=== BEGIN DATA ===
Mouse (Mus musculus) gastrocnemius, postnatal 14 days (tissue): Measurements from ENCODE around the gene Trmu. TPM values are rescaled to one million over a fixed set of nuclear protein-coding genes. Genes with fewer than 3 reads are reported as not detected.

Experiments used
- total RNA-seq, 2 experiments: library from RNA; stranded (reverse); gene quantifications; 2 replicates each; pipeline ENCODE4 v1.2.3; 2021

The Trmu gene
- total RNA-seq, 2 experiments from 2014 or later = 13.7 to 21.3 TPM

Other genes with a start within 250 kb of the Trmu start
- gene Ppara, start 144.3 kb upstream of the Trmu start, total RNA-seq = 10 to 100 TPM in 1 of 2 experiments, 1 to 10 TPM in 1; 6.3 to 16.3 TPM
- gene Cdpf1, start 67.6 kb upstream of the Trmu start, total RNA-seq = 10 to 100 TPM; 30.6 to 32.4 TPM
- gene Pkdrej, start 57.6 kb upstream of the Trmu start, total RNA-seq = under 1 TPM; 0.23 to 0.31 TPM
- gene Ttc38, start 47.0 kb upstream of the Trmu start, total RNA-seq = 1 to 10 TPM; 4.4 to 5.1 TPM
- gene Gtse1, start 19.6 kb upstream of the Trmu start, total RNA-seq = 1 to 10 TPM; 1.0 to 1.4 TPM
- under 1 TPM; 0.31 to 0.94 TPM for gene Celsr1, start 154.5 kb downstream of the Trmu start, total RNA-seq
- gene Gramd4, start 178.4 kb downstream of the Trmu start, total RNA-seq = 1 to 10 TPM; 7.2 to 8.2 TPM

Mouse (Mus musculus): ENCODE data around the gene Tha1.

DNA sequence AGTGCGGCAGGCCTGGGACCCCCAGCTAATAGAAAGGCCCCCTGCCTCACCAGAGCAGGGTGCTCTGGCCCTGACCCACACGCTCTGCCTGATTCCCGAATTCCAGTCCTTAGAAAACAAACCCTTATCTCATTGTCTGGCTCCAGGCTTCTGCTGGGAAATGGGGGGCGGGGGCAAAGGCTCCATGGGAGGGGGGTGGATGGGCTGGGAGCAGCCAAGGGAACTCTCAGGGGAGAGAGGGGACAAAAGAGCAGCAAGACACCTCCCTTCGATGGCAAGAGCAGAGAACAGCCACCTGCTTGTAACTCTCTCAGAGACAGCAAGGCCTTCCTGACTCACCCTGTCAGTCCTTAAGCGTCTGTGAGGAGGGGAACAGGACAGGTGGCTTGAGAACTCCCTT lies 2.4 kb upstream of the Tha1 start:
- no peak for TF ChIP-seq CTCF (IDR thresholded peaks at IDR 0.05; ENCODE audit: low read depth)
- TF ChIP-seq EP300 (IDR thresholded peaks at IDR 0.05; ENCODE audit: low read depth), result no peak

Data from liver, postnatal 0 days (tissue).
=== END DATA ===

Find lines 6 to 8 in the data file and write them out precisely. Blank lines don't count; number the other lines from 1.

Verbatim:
Other genes with a start within 250 kb of the Trmu start
- gene Ppara, start 144.3 kb upstream of the Trmu start, total RNA-seq = 10 to 100 TPM in 1 of 2 experiments, 1 to 10 TPM in 1; 6.3 to 16.3 TPM
- gene Cdpf1, start 67.6 kb upstream of the Trmu start, total RNA-seq = 10 to 100 TPM; 30.6 to 32.4 TPM